I don’t know whether eating durians would cause a major wind problem but the death toll in Philippines from today’s super-typhoon, Typhoon Durian, is no laughing matter. But I’m not going to talk about the typhoon directly. What I find interesting is the typhoon has been given a name that is familiar to us in Malaysia. You see, durian, a pungent fruit encased in spiky cover, is a favorite pastime here.
Typhoon durian has got me interested in finding out how typhoons are named. Apparently, there were 14 countries involved in the naming. Collectively, they contributed more than a hundred names. Interestingly, though, ‘Durian’ moniker was not contributed by Malaysia but its neighbor, Thailand. Malaysia offered ‘Jelawat’, ‘Sepat’, ‘Rusa’, ‘Melor’ and ‘Merbok’ from the names of animals, and ‘Rumbia’, ‘Tapah’, ‘Nangka’, ‘Meranti’ and ‘Mawar’ from the names of plants.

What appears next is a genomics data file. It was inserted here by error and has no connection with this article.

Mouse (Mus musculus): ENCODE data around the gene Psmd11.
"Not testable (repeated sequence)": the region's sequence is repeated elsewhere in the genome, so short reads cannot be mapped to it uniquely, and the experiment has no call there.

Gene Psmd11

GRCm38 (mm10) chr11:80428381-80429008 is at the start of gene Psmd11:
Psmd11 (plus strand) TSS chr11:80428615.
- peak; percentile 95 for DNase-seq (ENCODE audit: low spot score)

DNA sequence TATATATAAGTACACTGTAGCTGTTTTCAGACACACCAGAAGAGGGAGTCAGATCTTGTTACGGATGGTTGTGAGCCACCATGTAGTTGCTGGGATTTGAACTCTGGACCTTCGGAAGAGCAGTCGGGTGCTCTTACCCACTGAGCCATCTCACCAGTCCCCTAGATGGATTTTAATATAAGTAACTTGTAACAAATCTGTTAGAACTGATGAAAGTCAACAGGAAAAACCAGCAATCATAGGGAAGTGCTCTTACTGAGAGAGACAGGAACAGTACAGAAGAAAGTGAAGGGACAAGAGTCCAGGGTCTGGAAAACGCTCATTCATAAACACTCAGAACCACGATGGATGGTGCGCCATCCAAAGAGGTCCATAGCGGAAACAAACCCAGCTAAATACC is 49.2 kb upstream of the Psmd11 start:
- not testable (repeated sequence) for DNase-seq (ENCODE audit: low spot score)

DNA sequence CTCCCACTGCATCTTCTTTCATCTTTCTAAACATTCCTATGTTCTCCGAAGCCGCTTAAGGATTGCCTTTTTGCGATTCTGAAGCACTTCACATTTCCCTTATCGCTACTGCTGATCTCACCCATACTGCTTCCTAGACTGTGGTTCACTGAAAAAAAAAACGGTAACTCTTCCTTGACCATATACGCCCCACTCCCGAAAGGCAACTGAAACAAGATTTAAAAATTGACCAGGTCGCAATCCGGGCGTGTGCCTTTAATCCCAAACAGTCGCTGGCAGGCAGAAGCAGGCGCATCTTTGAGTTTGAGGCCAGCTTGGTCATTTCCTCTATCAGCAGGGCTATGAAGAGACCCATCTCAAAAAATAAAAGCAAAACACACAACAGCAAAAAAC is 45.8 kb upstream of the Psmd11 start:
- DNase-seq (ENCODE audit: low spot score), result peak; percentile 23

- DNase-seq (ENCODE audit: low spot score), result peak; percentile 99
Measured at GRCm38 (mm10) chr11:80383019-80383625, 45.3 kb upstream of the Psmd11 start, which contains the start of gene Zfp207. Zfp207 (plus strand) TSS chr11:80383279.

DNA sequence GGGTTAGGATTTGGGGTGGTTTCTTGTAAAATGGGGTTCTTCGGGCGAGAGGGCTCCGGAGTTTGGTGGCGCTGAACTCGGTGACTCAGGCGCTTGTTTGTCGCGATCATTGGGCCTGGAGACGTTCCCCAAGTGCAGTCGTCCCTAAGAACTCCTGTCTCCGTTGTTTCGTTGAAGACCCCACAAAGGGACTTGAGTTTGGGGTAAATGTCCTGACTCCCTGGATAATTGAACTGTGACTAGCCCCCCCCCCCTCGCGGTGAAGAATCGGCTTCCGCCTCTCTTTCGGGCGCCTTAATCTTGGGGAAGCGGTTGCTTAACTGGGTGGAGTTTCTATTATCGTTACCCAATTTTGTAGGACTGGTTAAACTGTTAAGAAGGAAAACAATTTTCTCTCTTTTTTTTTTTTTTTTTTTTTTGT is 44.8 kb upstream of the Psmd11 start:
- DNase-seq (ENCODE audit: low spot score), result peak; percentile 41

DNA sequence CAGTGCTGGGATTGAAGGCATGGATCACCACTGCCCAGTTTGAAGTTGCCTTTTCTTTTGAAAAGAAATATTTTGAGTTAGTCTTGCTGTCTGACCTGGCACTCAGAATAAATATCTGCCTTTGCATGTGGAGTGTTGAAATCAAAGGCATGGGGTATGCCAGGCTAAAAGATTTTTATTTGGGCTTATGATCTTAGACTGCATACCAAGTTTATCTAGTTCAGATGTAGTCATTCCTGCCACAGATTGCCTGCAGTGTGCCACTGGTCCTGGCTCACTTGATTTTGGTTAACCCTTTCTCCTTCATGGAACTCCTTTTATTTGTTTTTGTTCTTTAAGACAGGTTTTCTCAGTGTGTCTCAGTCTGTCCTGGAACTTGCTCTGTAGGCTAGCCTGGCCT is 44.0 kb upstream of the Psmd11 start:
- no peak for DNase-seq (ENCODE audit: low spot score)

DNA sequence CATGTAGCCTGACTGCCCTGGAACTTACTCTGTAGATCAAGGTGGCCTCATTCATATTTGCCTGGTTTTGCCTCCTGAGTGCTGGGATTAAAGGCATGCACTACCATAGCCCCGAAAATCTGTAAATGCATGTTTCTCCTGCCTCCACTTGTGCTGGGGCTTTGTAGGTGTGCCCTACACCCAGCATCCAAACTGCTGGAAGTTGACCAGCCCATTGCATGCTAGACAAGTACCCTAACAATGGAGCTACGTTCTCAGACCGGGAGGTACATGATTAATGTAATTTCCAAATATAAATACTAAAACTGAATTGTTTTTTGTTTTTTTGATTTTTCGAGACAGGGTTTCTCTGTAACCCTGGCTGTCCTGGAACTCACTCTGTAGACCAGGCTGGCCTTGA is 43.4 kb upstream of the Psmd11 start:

At the rate typhoons are coming around this time of year we should be reaching Typhoon Sepat, the name of a freshwater fish, soon. We have got ten more typhoons to go if I have understood the sequence correctly.